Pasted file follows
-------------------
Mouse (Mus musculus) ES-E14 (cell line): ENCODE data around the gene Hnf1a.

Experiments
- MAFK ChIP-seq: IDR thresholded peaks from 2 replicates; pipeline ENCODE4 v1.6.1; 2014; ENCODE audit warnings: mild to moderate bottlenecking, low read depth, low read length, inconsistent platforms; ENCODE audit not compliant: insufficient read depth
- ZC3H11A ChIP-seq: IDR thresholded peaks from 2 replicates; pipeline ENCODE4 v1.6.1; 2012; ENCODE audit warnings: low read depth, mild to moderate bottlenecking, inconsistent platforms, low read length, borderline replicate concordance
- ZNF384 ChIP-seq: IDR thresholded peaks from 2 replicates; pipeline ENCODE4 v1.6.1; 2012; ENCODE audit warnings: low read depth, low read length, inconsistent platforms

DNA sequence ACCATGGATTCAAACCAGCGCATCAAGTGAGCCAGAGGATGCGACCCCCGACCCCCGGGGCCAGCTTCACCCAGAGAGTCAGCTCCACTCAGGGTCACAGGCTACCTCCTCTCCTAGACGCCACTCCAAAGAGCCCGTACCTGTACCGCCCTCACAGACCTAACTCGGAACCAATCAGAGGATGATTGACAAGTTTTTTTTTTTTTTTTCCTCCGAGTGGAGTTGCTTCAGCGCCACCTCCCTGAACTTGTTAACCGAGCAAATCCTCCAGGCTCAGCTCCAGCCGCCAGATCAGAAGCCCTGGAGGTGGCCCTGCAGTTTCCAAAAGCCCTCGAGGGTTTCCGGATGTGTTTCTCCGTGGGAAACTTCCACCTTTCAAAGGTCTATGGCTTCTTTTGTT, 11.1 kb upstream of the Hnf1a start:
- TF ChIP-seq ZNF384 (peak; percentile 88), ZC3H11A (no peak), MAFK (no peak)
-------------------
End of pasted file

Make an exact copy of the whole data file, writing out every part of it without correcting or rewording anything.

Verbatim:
Mouse (Mus musculus) ES-E14 (cell line): ENCODE data around the gene Hnf1a.

Experiments
- MAFK ChIP-seq: IDR thresholded peaks from 2 replicates; pipeline ENCODE4 v1.6.1; 2014; ENCODE audit warnings: mild to moderate bottlenecking, low read depth, low read length, inconsistent platforms; ENCODE audit not compliant: insufficient read depth
- ZC3H11A ChIP-seq: IDR thresholded peaks from 2 replicates; pipeline ENCODE4 v1.6.1; 2012; ENCODE audit warnings: low read depth, mild to moderate bottlenecking, inconsistent platforms, low read length, borderline replicate concordance
- ZNF384 ChIP-seq: IDR thresholded peaks from 2 replicates; pipeline ENCODE4 v1.6.1; 2012; ENCODE audit warnings: low read depth, low read length, inconsistent platforms

DNA sequence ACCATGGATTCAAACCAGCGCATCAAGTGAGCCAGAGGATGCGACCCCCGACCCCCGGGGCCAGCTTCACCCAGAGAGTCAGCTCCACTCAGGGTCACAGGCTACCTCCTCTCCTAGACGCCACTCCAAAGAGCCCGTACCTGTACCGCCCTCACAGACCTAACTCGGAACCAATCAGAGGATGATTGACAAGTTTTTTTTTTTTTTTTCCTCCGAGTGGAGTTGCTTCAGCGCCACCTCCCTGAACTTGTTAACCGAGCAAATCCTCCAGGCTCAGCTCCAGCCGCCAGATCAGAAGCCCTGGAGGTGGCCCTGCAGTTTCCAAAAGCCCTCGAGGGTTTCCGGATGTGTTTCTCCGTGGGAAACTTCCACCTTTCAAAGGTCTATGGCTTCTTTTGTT, 11.1 kb upstream of the Hnf1a start:
- TF ChIP-seq ZNF384 (peak; percentile 88), ZC3H11A (no peak), MAFK (no peak)